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Re: Langtail Press

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  • Douglas G.
    There are 3 issues: A) Amazon demands 55% discount off list price, which forces publishers to raise the list price. B) If, as I suspect, Langtail uses P.O.D.,
    Message 1 of 8 , Nov 7, 2010
      There are 3 issues:

      A) Amazon demands 55% discount off list price, which forces publishers to raise the list price.

      B) If, as I suspect, Langtail uses P.O.D., the unit price they pay is rather high.

      C) Many Golden Age authors do not sell in enough volume to push the price down.

      In short, if there is to be any hope in having such authors again available -- at least in book form -- enthusiasts must be prepared to cover the publisher's costs.

      Doug


      --- In GAdetection@yahoogroups.com, Meredith Whitford <meredithwh@...> wrote:
      >
      > I followed this up, but found their prices rather high, given that I wanted to order a lot of books. I found them all at The Book Depository, much cheaper at an average $AUD10 each. Placed a big order. However, TBD got back to me apologizing and saying that 'this line has been withdrawn', and refunding my payment.
      >
      > Anyone know what's going on? Any other cheaper places to buy these re-issues? (From memory the Langtail Press didn't seem to have its own bookstore and sells expensively thru Amazon. I aso don't remember seeing e-book versions available, but must doube-check that.
      >
      > Meredith
      >
      > Coming soon -- Meredith Whitford's new novel Shakespeare's Will. (www.bewrite.net)
      >
      > Director
      > Between Us Manuscript Assessment Service
      > www.betweenusmanuscripts.com
      > Author of Treason, winner of the 2003 Eppie Award for Historical Fiction,
      > available by order from bookshops and from amazon.com, amazon.co.uk and www.bewrite.net
      >
      >
      >
      > [Non-text portions of this message have been removed]
      >
    • Jon Jermey
      And I wonder how many of these could be solved by eBook publishing... Jon.
      Message 2 of 8 , Nov 7, 2010
        And I wonder how many of these could be solved by eBook publishing...

        Jon.

        On 08/11/10 06:48, Douglas G. wrote:
        >
        >
        > There are 3 issues:
        >
        > A) Amazon demands 55% discount off list price, which forces publishers
        > to raise the list price.
        >
        > B) If, as I suspect, Langtail uses P.O.D., the unit price they pay is
        > rather high.
        >
        > C) Many Golden Age authors do not sell in enough volume to push the
        > price down.
        >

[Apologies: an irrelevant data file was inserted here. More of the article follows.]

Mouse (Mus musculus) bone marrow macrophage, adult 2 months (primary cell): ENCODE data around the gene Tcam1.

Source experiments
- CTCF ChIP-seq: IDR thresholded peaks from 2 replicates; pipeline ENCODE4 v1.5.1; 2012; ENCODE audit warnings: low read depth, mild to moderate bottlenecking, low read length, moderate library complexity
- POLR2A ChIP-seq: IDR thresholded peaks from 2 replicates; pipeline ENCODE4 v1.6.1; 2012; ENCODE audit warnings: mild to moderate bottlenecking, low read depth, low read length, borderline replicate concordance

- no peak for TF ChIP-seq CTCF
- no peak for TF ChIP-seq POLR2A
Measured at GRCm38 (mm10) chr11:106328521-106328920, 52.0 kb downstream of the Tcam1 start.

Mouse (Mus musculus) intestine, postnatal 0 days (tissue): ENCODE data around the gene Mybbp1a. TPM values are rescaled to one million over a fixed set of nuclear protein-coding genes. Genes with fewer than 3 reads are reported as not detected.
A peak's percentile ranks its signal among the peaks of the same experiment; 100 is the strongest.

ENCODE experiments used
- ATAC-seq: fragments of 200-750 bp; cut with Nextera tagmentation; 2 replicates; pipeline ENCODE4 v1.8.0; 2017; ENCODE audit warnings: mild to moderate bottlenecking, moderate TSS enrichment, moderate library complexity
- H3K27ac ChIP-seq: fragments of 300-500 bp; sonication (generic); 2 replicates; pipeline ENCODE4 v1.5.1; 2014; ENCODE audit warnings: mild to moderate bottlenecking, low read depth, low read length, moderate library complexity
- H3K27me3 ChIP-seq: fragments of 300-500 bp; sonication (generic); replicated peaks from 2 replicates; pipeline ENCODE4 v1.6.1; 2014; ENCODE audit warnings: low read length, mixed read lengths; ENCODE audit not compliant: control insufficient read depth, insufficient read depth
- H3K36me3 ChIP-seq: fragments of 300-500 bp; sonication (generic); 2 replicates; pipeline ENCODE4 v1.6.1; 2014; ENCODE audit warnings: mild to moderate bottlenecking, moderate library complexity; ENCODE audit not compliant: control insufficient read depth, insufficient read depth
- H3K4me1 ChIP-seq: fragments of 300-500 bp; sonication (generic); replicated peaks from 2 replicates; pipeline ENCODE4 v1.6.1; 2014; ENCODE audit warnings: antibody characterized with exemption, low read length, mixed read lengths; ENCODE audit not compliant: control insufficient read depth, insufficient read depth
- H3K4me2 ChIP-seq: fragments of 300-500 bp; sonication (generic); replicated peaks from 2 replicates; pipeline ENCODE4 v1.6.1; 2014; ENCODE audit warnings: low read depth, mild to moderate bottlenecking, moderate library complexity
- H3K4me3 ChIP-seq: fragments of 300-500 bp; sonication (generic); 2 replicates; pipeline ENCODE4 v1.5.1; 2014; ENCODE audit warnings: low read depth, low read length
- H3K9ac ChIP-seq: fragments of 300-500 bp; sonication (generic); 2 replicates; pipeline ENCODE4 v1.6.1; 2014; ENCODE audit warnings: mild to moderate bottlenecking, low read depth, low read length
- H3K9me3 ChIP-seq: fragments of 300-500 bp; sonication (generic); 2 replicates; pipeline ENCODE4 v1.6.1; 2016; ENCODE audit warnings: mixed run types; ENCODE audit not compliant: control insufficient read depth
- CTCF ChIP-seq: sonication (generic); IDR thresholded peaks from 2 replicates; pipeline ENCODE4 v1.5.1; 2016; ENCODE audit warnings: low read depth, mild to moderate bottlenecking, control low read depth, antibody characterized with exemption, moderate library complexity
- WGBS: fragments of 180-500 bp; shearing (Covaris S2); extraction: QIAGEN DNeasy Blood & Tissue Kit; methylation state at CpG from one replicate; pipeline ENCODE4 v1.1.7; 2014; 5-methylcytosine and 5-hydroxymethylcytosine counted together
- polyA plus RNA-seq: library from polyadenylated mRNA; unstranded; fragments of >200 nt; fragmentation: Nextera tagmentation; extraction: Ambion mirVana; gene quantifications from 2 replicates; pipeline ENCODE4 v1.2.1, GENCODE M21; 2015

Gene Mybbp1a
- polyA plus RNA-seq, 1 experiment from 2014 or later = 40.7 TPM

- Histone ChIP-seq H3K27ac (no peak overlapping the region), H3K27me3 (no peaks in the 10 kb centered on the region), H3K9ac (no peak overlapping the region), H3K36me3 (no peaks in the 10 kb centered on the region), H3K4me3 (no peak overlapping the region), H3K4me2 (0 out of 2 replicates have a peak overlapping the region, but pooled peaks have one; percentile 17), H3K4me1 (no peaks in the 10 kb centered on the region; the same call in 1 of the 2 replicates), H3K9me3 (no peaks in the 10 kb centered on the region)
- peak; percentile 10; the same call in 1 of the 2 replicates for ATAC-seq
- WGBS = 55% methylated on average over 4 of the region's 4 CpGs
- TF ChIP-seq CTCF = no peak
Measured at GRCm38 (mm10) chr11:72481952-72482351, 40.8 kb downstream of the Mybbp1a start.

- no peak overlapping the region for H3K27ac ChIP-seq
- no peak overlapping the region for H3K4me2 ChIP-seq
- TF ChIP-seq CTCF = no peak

> In short, if there is to be any hope in having such authors again
        > available -- at least in book form -- enthusiasts must be prepared to
        > cover the publisher's costs.
        >
        > Doug
      • pennsnakes
        De-lurking for a moment... Doug brings up some interesting points. In regard to POD, assuming the press works with the primary POD print provider (Lightning
        Message 3 of 8 , Nov 8, 2010
          De-lurking for a moment... Doug brings up some interesting points. In regard to POD, assuming the press works with the primary POD print provider (Lightning Source), they can actually offer a nominal 20% discount and still sell through Amazon and other online channels. (That's what I do.) But, as noted, print costs per copy are higher than with traditionally printed texts.

          Regarding ebooks, they wouldn't necessarily be that much cheaper than the print copy. If a Kindle version was offered, Amazon requires a 65% discount for "public domain" titles. They've only recently changed their policies to offer a better deal for non-pd material. Epub ebooks for distribution through iBookstore require a 35% discount, and Apple has a whole set of rules as to how much you can price a given title. (And most major ebook distributors have a contractual clause requiring that the ebook not be sold anywhere else at a higher price, so that has to be taken into consideration.) Given that there are costs involved in creating all the different ebook formats (not to mention royalties and licensing fees), and the publisher has to make some money, the titles won't necessarily end up cheap.

          Chad
          CoachwhipBooks.com



          --- In GAdetection@yahoogroups.com, "Douglas G." <crippenlandru@...> wrote:
          >
          > There are 3 issues:
          >
          > A) Amazon demands 55% discount off list price, which forces publishers to raise the list price.
          >
          > B) If, as I suspect, Langtail uses P.O.D., the unit price they pay is rather high.
          >
          > C) Many Golden Age authors do not sell in enough volume to push the price down.